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Competitiveness in State Supreme Court Elections, 1946–2009


  • Assembling the data for the analysis presented in this article proved to be a significant undertaking. For many states, the information is readily available online or in published form (e.g., in state “blue books,”“legislative manuals,” and the like); for others, the information is to be found only in archives or local newspapers that could be obtained only on microfilm via interlibrary loan. I received tremendous assistance in this endeavor from reference librarians and interlibrary loan staff at the University of Wisconsin Law Library, the William Mitchell College of Law Library, and the University of Minnesota Law Library. A number of individuals in state election offices were extremely helpful and responsive, as were a number of scholars who provided me with data from their states and/or answered questions about possible sources for their states. I particularly thank Jess Clayton who worked as a project assistant for me at the University of Wisconsin. Melinda Gann Hall generously provided me with tabulations she had done based on data compiled by the Brennan Center; Adam Skaggs at the Brennan Center provided me with a prelease copy of the Center's 2010 report and spreadsheets with data on advertising in 2006 and 2008. Reviewers for the Journal of Empirical Legal Studies provided several valuable suggestions. Finally, I acknowledge support I received from the University of Wisconsin Graduate School and the University of Wisconsin Political Science Department.

University of Minnesota Law School, 229 19th Ave. S., Minneapolis, MN 55455; email: Kritzer is the Marvin J. Sonosky Chair of Law and Public Policy and Affiliated Professor of Political Science at the University of Minnesota.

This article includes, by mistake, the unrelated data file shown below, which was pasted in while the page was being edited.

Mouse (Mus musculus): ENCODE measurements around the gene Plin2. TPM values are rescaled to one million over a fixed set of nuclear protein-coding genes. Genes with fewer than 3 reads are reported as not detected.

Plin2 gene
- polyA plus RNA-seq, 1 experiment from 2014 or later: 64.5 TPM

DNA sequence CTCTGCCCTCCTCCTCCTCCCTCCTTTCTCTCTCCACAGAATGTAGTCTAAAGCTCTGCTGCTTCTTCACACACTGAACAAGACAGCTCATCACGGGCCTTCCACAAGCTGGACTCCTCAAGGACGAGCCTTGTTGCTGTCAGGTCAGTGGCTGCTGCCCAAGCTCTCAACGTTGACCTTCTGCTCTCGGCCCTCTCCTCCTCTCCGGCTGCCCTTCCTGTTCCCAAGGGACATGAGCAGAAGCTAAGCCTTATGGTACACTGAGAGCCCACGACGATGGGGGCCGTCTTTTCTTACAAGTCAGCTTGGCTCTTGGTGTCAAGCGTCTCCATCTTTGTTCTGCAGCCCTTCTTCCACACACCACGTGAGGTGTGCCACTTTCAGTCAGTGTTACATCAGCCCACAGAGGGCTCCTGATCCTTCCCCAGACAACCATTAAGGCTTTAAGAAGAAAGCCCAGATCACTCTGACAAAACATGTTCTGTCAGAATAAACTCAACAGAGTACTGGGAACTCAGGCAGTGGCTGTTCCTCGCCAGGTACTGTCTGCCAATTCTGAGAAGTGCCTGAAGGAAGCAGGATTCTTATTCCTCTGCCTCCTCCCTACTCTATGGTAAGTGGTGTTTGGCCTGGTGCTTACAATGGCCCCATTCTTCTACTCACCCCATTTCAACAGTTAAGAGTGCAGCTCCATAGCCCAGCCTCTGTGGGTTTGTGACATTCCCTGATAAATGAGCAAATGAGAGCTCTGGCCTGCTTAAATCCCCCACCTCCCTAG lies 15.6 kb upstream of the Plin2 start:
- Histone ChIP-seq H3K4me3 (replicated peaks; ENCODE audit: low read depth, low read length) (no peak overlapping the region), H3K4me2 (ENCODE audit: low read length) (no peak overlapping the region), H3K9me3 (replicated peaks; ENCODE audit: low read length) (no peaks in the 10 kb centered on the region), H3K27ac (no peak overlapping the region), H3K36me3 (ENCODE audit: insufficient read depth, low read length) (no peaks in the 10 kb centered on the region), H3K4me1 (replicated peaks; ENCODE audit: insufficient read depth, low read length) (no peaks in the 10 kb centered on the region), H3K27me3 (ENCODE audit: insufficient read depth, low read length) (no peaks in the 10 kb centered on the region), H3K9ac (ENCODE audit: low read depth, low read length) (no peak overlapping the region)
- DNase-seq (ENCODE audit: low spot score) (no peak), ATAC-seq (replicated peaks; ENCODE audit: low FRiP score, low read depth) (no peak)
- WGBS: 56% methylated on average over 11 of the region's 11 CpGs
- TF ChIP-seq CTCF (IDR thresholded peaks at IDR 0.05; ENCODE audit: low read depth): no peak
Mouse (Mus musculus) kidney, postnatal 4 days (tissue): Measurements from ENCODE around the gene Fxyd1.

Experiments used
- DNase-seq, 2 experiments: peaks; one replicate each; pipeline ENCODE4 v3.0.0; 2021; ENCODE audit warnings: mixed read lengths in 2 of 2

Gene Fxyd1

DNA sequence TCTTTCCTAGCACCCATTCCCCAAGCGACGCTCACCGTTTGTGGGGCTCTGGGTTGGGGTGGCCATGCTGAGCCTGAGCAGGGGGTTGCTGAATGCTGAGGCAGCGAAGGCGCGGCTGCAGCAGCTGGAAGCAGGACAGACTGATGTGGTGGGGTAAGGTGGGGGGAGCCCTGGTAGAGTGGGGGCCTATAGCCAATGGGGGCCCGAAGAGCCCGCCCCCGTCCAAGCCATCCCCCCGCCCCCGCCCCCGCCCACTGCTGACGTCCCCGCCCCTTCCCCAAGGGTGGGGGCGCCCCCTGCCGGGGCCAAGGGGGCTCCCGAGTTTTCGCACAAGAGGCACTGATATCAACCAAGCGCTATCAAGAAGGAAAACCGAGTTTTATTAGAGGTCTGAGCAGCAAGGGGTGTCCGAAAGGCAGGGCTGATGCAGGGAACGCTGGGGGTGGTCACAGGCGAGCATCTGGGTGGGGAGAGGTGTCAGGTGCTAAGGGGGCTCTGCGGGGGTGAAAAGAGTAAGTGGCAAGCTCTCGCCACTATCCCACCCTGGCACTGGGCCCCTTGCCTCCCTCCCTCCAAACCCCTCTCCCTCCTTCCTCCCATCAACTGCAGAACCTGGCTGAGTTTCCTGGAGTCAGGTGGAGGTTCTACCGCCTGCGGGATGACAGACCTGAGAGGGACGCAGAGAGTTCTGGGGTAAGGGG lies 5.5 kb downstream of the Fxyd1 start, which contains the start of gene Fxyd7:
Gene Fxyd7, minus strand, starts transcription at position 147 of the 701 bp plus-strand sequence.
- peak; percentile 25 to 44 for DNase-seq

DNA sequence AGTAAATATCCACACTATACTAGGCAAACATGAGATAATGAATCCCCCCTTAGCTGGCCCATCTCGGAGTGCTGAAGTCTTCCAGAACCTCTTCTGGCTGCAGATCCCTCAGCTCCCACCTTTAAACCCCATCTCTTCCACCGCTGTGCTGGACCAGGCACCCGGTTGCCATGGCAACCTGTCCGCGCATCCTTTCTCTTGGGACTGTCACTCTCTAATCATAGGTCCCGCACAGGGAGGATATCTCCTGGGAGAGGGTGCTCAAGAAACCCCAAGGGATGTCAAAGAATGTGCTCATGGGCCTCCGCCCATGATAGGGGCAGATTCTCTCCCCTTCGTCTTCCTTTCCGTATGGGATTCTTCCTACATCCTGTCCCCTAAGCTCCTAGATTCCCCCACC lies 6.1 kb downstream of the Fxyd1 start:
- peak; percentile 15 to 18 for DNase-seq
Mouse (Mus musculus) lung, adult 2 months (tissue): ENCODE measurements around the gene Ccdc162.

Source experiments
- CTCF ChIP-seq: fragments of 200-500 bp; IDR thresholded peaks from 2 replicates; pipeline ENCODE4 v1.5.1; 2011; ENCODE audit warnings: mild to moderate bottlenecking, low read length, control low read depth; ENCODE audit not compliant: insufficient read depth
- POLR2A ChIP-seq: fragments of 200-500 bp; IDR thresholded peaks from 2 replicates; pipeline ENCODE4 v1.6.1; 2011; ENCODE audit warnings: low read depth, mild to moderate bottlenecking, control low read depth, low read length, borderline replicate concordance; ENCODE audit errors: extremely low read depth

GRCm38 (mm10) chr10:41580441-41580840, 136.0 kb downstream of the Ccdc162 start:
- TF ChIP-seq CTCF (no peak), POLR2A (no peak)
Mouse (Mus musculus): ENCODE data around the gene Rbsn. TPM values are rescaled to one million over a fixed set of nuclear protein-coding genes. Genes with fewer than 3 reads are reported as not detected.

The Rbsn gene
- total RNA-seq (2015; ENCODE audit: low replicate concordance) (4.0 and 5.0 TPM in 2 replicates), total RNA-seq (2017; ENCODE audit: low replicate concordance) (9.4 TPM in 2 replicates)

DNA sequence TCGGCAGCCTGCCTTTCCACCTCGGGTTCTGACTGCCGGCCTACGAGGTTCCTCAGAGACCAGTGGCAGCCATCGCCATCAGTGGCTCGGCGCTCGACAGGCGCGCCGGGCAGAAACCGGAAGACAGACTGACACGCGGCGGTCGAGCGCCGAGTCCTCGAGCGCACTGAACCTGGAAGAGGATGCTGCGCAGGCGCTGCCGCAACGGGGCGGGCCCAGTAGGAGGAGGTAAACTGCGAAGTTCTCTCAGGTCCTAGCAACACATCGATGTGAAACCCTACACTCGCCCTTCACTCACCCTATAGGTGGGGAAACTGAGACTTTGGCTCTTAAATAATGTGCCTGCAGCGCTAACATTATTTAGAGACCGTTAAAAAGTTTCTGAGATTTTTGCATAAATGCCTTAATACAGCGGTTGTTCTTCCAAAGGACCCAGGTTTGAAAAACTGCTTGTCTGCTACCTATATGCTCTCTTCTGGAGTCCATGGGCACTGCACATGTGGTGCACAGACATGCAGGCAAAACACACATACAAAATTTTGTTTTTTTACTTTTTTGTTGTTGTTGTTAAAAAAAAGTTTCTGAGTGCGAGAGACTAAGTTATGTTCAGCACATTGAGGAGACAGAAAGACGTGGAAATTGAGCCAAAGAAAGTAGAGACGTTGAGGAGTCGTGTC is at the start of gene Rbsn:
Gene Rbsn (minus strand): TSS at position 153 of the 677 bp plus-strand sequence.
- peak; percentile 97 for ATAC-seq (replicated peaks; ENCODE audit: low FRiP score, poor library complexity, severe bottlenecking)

There has been much debate over changes in state supreme court elections. However, most of the research that debate refers to considers a relatively short timespan. This article reports an analysis of contestation and competitiveness in state supreme court elections for the entire post World War II period. The article considers both primary and general elections (other than retention elections). The central finding of the article is that outside the South there has been surprisingly little change, either in whether incumbents are challenged for reelection or in the competitiveness of the elections that are contested (looking separately at open-seat elections and elections involving incumbents). The analysis suggests that the apparent increase in competitiveness (taken to include the question of whether an incumbent is challenged), at least through 2009, reflects factors other than changes in the nature of campaigns and expenditures on state supreme court elections; specifically, those changes largely result from the end of the one-party South.